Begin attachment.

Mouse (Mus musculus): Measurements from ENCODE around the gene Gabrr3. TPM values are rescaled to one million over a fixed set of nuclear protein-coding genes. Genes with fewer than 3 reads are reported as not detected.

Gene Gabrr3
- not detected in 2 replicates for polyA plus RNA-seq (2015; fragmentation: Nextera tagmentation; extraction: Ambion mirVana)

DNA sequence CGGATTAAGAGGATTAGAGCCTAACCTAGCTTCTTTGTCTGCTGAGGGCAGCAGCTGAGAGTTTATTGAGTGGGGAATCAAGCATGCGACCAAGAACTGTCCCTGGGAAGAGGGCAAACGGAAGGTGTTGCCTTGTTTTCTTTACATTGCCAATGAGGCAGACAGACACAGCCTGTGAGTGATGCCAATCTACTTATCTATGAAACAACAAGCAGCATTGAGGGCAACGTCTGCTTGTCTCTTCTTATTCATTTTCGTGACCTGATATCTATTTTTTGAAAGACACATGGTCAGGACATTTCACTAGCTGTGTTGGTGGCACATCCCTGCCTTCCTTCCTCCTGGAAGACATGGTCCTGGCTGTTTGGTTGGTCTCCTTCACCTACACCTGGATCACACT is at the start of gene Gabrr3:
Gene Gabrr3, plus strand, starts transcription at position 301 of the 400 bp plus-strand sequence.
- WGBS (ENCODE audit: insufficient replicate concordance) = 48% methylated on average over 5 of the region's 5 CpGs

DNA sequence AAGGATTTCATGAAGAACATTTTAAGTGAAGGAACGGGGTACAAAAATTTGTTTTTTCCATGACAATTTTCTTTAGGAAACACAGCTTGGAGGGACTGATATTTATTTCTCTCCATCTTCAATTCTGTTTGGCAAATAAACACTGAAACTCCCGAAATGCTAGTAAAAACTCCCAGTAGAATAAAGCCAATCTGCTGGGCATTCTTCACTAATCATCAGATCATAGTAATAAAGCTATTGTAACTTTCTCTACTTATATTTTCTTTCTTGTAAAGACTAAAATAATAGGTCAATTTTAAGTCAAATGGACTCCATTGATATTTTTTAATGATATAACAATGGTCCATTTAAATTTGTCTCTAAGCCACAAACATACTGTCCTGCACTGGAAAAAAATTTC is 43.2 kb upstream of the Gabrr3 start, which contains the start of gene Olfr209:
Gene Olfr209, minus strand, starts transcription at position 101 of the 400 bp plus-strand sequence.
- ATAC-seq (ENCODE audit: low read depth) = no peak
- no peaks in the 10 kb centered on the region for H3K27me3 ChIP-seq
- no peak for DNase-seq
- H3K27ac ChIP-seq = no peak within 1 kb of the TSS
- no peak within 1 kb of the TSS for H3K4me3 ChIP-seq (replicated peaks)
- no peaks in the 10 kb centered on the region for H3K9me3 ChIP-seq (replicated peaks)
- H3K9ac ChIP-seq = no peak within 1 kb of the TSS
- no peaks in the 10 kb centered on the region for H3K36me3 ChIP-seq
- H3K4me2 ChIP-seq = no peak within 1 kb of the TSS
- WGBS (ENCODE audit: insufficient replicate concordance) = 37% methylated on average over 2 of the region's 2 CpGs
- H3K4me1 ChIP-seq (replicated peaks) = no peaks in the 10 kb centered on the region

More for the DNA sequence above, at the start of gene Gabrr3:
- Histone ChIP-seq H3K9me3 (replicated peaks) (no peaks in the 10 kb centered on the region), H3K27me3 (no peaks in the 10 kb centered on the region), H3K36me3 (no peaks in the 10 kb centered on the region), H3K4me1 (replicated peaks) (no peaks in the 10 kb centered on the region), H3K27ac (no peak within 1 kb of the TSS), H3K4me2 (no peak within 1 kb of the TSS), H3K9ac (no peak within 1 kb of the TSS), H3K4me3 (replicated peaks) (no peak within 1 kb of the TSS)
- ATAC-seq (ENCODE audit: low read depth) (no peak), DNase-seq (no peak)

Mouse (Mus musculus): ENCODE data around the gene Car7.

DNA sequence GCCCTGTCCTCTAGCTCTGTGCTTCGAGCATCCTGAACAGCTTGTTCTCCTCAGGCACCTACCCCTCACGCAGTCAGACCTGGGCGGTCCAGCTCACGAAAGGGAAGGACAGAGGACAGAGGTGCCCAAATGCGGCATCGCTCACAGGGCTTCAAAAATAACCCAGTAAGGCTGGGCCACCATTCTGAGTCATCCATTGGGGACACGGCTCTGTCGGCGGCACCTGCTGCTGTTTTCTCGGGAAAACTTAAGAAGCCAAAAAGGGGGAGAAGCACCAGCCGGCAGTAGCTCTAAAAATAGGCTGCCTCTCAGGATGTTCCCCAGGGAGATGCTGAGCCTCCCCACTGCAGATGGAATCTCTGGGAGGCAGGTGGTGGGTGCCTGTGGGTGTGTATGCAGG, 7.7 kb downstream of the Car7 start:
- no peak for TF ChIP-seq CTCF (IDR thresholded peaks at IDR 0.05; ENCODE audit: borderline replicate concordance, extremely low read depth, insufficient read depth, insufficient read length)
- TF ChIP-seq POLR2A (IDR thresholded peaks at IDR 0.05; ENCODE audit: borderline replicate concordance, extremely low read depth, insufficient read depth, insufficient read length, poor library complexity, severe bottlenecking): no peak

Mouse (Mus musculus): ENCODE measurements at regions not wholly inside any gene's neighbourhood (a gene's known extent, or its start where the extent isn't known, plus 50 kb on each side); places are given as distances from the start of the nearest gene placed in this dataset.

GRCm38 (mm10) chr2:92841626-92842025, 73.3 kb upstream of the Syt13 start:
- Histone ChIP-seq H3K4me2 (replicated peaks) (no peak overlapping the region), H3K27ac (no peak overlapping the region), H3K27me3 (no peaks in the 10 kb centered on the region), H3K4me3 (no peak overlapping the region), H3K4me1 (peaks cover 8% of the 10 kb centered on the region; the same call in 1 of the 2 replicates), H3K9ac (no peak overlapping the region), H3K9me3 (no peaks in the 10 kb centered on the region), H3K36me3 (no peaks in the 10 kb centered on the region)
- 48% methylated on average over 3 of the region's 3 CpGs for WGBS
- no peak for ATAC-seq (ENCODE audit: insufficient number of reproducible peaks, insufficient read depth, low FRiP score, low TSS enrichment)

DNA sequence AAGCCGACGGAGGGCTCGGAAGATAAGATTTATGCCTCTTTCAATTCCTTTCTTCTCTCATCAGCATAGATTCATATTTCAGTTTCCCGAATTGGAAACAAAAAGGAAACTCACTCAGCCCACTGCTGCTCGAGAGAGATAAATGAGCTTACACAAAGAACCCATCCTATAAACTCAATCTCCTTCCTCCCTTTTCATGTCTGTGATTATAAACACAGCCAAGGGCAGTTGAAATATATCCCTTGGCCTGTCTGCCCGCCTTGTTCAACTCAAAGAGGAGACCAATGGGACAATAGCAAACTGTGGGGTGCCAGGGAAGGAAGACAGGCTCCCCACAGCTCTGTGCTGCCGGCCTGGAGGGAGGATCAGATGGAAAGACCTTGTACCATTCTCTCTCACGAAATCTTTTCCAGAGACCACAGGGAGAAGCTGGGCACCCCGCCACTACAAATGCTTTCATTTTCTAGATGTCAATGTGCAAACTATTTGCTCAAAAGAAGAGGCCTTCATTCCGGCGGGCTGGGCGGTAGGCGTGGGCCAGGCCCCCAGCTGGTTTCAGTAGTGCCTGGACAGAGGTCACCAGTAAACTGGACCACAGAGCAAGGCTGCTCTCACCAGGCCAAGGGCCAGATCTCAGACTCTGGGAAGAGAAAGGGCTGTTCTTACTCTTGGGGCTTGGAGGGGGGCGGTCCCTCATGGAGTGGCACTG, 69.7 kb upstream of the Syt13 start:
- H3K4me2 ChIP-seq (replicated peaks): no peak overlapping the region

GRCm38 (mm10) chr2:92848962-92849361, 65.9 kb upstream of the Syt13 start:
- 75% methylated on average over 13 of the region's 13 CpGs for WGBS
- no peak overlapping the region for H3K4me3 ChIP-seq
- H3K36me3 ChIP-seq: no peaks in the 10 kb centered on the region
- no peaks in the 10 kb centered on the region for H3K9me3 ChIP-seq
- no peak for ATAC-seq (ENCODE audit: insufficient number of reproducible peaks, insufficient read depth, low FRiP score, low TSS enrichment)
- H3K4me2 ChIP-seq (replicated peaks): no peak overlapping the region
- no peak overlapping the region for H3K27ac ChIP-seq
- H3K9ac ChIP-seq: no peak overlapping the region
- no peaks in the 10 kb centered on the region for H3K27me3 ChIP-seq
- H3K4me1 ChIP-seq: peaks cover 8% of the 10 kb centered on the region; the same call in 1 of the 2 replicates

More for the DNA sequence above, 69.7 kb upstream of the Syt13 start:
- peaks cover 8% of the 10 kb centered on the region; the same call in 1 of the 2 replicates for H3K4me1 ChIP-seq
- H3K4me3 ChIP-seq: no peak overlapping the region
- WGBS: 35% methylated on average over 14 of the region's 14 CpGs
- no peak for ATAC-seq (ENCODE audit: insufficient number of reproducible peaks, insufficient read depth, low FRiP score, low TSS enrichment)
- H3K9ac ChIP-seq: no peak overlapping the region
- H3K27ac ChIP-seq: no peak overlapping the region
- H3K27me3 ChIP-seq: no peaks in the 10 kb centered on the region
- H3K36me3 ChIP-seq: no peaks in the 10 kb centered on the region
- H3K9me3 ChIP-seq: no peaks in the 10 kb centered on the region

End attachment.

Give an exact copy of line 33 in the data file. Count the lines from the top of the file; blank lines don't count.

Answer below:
- H3K4me2 ChIP-seq (replicated peaks): no peak overlapping the region